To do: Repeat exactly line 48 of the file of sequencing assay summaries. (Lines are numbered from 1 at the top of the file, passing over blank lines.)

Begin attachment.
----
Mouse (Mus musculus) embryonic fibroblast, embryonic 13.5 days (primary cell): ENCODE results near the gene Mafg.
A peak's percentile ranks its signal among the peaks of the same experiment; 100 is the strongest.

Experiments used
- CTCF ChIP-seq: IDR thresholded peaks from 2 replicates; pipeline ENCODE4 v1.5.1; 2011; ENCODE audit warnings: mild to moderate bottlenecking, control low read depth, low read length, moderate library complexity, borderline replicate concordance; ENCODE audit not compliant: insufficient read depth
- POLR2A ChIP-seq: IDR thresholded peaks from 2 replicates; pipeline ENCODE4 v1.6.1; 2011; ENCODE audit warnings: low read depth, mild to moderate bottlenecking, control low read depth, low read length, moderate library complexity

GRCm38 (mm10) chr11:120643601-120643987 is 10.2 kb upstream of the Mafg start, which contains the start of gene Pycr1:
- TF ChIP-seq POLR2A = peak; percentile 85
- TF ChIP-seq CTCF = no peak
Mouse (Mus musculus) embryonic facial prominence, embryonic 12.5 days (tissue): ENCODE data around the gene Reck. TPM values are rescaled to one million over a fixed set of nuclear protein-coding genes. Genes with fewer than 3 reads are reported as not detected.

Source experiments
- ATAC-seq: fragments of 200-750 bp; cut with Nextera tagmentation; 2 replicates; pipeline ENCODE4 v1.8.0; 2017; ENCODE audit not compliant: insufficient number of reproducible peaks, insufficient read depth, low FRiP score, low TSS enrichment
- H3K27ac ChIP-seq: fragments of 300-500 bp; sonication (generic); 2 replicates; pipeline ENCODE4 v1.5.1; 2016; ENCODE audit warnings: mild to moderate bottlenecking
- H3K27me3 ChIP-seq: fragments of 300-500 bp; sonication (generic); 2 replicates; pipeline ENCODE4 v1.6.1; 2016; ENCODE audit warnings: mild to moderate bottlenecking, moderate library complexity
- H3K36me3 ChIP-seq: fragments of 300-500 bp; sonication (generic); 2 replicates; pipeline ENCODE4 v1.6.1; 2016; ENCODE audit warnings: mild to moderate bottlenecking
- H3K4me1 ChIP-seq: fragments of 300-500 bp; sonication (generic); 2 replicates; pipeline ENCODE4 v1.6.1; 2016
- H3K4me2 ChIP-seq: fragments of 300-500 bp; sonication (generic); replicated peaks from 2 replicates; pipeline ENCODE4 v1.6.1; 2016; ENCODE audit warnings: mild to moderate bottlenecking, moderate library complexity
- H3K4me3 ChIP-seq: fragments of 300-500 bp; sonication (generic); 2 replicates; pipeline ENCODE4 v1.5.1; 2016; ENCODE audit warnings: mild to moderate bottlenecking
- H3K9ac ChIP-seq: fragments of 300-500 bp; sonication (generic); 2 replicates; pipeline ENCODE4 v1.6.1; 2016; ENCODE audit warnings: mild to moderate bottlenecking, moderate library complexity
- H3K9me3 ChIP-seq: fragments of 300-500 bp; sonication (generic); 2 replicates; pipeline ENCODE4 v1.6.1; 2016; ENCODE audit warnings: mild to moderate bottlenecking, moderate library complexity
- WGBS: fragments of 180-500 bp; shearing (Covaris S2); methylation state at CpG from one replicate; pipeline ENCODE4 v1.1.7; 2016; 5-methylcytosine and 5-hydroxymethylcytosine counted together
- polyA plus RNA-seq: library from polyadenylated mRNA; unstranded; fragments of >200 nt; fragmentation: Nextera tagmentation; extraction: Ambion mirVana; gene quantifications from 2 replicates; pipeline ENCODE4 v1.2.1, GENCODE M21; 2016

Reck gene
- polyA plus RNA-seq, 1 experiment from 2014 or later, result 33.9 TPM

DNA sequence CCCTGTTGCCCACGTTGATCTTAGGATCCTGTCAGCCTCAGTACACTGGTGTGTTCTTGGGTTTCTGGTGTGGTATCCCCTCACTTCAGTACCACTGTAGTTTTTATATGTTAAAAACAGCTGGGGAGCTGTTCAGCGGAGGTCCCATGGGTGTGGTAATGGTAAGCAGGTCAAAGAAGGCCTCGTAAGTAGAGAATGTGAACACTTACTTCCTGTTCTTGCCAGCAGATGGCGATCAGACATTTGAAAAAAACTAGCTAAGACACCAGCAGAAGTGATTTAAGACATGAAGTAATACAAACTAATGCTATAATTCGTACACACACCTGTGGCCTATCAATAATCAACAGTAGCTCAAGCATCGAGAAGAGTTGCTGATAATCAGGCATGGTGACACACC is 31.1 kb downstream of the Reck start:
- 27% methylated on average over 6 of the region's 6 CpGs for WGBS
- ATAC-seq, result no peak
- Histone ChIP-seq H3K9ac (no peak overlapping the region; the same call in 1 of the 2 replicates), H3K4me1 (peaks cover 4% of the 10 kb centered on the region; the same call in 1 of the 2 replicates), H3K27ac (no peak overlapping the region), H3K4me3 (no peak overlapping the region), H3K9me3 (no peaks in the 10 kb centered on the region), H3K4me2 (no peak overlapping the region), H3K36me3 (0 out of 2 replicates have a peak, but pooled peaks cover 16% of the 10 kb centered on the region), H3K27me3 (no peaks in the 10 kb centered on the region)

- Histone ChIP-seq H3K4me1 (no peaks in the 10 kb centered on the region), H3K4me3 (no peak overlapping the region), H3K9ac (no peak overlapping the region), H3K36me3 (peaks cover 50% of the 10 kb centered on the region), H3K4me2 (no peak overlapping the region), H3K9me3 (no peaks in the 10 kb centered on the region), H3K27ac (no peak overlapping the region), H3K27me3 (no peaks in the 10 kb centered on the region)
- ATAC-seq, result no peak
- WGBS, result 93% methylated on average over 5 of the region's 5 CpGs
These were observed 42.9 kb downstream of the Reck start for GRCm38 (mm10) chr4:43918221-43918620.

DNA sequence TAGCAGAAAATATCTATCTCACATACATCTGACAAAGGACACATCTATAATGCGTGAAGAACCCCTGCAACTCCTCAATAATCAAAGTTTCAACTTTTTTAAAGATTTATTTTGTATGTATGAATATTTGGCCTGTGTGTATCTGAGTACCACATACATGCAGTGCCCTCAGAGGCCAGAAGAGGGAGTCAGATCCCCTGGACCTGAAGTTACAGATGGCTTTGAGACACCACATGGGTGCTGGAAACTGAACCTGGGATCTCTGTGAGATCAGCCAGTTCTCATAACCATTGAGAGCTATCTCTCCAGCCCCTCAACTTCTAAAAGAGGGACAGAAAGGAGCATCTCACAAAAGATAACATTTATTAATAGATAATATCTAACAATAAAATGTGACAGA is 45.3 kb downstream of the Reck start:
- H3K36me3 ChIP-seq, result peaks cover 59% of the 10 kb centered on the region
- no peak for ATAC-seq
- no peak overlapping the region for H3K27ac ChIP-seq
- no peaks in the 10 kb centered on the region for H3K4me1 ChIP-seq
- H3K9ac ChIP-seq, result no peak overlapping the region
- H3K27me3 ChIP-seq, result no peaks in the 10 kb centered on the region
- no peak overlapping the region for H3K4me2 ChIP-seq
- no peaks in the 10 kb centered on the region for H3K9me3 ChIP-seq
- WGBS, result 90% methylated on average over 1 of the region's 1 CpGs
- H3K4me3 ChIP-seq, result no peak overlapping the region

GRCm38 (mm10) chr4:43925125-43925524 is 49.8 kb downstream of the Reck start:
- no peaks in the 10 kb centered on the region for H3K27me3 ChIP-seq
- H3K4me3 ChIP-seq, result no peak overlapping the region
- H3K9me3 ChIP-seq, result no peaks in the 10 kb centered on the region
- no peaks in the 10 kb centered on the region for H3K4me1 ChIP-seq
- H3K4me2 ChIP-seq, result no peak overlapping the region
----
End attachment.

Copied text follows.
- H3K4me2 ChIP-seq, result no peak overlapping the region